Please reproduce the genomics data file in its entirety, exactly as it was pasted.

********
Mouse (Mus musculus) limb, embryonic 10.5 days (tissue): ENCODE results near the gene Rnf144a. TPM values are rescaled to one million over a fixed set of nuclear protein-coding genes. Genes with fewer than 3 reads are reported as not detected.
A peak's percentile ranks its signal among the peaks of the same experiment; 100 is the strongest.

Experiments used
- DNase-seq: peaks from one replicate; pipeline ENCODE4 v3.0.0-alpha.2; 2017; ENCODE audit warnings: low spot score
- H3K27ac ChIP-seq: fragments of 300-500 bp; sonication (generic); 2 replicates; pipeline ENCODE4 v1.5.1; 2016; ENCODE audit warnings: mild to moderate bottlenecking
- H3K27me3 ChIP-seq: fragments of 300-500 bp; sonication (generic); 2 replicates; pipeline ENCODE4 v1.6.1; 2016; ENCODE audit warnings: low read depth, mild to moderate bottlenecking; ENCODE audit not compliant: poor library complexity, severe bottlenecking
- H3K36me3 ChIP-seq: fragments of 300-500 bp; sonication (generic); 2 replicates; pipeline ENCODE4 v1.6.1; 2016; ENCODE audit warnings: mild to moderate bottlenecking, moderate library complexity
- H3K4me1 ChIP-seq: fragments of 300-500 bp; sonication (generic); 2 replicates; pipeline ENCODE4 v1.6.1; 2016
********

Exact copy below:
Mouse (Mus musculus) limb, embryonic 10.5 days (tissue): ENCODE results near the gene Rnf144a. TPM values are rescaled to one million over a fixed set of nuclear protein-coding genes. Genes with fewer than 3 reads are reported as not detected.
A peak's percentile ranks its signal among the peaks of the same experiment; 100 is the strongest.

Experiments used
- DNase-seq: peaks from one replicate; pipeline ENCODE4 v3.0.0-alpha.2; 2017; ENCODE audit warnings: low spot score
- H3K27ac ChIP-seq: fragments of 300-500 bp; sonication (generic); 2 replicates; pipeline ENCODE4 v1.5.1; 2016; ENCODE audit warnings: mild to moderate bottlenecking
- H3K27me3 ChIP-seq: fragments of 300-500 bp; sonication (generic); 2 replicates; pipeline ENCODE4 v1.6.1; 2016; ENCODE audit warnings: low read depth, mild to moderate bottlenecking; ENCODE audit not compliant: poor library complexity, severe bottlenecking
- H3K36me3 ChIP-seq: fragments of 300-500 bp; sonication (generic); 2 replicates; pipeline ENCODE4 v1.6.1; 2016; ENCODE audit warnings: mild to moderate bottlenecking, moderate library complexity
- H3K4me1 ChIP-seq: fragments of 300-500 bp; sonication (generic); 2 replicates; pipeline ENCODE4 v1.6.1; 2016